The race to get the US back into space, under its own power that is, is on. While we bide our time, hitching a ride to the ISS with Russian cosmonauts, our private sector is working diligently to put an American behind the wheel (yoke? joystick?) of a space vehicle once again. Of course, our government is helping a bit by signing sizable contracts with the players with the best chance of getting us there. Big winners Boeing, SpaceX and Sierra Nevada Corp. have each been awarded roughly $10 million, which will primarily be used for safety upgrades and testing. The goal is to ultimately receive certification from the agency for delivering astronauts into orbit. This is the first phase of the contract, which will wrap up in May of 2014. By 2017 NASA hopes to have at least one craft from these companies (the CST-100, Dragon or Dream Chaser) running a "space taxi service" to the ISS. But that's still a long way off. For more, check out the PR after the break.
NASA Awards Contracts in Next Step Toward Safely Launching American Astronauts From U.S. Soil
CAPE CANAVERAL, Fla. -- NASA announced Monday the next step in its plan to launch American astronauts from U.S. soil, selecting three companies to conduct activities under contracts that will enable future certification of commercial spacecraft as safe to carry humans to the International Space Station.
Advances made by these American companies during the first contract phase known as the certification products contracts (CPC) will begin the process of ensuring integrated crew transportation systems will meet agency safety requirements and standards to launch American astronauts to the International Space Station from the United States, ending the agency's reliance on Russia for these transportation services. The second phase of certification will result in a separately competed contract.
CPC contractors are:
-- The Boeing Company, Houston, $9,993,000
-- Sierra Nevada Corporation Space System, Louisville, Colo., $10,000,000
-- Space Exploration technologies Corp., Hawthorne, Calif., $9,589,525
"These contracts represent important progress in restoring human spaceflight capabilities to the United States," said Phil McAlister, director of the Commercial Spaceflight Development Division at NASA Headquarters in Washington. "NASA and its industry partners are committed to the goal of safely and cost-effectively launching astronauts from home within the next five years."
During the Phase 1 CPC contracts, from Jan. 22, 2013 through May 30, 2014, the companies will work with NASA's Commercial Crew Program (CCP) to discuss and develop products to implement the agency's flight safety and performance requirements. This includes implementation across all aspects of the space system, including the spacecraft, launch vehicle, and ground and mission operations.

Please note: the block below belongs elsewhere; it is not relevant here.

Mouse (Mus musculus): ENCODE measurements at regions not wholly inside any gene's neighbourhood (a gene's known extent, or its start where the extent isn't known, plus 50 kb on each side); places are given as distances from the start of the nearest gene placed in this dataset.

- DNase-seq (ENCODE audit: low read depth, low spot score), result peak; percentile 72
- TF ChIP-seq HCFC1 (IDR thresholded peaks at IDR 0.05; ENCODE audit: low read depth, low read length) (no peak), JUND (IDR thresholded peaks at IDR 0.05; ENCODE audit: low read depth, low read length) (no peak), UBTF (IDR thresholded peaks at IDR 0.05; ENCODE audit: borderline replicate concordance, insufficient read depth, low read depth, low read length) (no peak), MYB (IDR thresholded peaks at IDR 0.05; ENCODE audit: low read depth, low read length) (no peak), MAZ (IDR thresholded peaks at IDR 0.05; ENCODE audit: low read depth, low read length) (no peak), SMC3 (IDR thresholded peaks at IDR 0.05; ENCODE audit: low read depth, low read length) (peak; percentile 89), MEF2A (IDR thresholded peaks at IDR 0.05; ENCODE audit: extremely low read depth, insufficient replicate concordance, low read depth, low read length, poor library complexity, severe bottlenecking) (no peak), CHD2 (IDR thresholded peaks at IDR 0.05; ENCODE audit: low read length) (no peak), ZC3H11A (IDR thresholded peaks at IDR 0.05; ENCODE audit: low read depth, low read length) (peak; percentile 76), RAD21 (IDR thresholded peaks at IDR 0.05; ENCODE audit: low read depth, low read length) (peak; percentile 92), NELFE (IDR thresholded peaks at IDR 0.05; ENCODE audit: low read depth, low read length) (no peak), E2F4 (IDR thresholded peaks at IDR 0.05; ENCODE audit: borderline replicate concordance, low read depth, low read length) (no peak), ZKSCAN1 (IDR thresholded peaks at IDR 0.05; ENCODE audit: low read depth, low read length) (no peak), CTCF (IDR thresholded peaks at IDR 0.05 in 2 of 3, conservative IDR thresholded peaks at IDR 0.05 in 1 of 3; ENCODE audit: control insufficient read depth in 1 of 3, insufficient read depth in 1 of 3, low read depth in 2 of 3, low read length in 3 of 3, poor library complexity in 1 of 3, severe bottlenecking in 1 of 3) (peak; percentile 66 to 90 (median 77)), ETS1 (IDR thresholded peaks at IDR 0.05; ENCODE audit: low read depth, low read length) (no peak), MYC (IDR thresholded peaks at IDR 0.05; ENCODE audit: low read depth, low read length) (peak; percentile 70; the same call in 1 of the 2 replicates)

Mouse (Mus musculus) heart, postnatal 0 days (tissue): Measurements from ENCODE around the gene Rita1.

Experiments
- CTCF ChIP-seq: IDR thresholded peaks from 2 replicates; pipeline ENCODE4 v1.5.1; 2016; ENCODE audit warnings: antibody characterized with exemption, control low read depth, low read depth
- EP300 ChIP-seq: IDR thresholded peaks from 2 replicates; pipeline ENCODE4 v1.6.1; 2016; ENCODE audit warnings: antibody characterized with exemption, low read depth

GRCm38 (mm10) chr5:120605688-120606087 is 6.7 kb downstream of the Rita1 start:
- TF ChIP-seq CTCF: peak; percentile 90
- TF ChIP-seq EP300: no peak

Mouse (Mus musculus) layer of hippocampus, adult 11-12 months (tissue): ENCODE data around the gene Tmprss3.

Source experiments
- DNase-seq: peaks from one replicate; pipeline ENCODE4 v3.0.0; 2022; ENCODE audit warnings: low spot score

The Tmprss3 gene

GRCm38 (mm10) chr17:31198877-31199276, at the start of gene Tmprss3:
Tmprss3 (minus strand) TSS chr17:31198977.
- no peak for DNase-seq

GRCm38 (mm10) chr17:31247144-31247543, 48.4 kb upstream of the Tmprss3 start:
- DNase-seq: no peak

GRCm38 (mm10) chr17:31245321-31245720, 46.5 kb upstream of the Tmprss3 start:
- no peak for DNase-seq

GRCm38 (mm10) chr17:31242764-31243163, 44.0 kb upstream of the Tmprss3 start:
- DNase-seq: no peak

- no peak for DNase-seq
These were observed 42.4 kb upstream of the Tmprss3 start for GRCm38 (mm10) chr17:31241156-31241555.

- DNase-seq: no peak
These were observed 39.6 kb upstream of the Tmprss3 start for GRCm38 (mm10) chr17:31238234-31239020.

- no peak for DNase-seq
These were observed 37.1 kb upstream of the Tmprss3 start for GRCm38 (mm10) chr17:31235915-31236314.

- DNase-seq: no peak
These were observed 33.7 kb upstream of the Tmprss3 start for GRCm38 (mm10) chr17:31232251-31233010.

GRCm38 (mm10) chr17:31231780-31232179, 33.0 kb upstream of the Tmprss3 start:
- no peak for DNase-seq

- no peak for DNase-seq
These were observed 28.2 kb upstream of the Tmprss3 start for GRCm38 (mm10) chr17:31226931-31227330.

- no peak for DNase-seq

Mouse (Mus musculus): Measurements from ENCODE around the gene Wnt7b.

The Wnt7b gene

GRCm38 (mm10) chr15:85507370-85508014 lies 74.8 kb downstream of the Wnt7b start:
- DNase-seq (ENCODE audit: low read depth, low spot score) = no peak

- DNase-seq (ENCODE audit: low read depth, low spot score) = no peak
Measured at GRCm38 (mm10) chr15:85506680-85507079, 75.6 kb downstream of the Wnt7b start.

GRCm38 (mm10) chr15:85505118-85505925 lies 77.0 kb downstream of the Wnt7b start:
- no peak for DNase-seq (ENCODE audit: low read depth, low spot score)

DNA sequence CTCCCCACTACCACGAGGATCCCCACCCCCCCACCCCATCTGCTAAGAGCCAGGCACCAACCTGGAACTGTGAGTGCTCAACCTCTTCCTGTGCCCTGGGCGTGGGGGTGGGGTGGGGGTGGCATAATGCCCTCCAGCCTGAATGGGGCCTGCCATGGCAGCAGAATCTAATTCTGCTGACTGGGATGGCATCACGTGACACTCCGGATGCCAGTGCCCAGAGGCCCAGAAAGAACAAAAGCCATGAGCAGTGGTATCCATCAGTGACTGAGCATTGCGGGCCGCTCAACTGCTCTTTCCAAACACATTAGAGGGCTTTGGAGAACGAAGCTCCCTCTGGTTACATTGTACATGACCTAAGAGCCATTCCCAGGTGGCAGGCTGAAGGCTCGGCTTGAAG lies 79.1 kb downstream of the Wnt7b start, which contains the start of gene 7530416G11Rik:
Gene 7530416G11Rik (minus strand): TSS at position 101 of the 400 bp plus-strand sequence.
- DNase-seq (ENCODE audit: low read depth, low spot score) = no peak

Under the contract, a certification plan will be developed to achieve safe, crewed missions to the space station. This includes data that will result in developing engineering standards, tests and analyses of the crew transportation systems design.
"I congratulate the three companies for their selection," said Ed Mango, CCP manager at NASA's Kennedy Space Center in Florida. "This is the program's first major, fixed-price contract. The effort will bring space system designs within NASA's safety and performance expectations for future flights to the International Space Station."
The second phase of the certification contract, expected to begin in mid-2014, will involve a full and open competition. It will include the final development, testing and verifications necessary to allow crewed demonstration flights to the space station.
NASA is facilitating the development of U.S. commercial crew space transportation capabilities with the goal of achieving safe, reliable and cost-effective access to and from low-Earth orbit for potential future government and commercial customers.
While NASA works with U.S. industry partners to develop these capabilities, the agency also is developing the Orion spacecraft and the Space Launch System (SLS), a crew capsule and heavy-lift rocket to provide an entirely new capability for human exploration. Designed to be flexible for launching spacecraft for crew and cargo missions, SLS and Orion will expand human presence beyond low-Earth orbit and enable new missions of exploration in the solar system.
For more information about NASA's Commercial Crew Program, visit: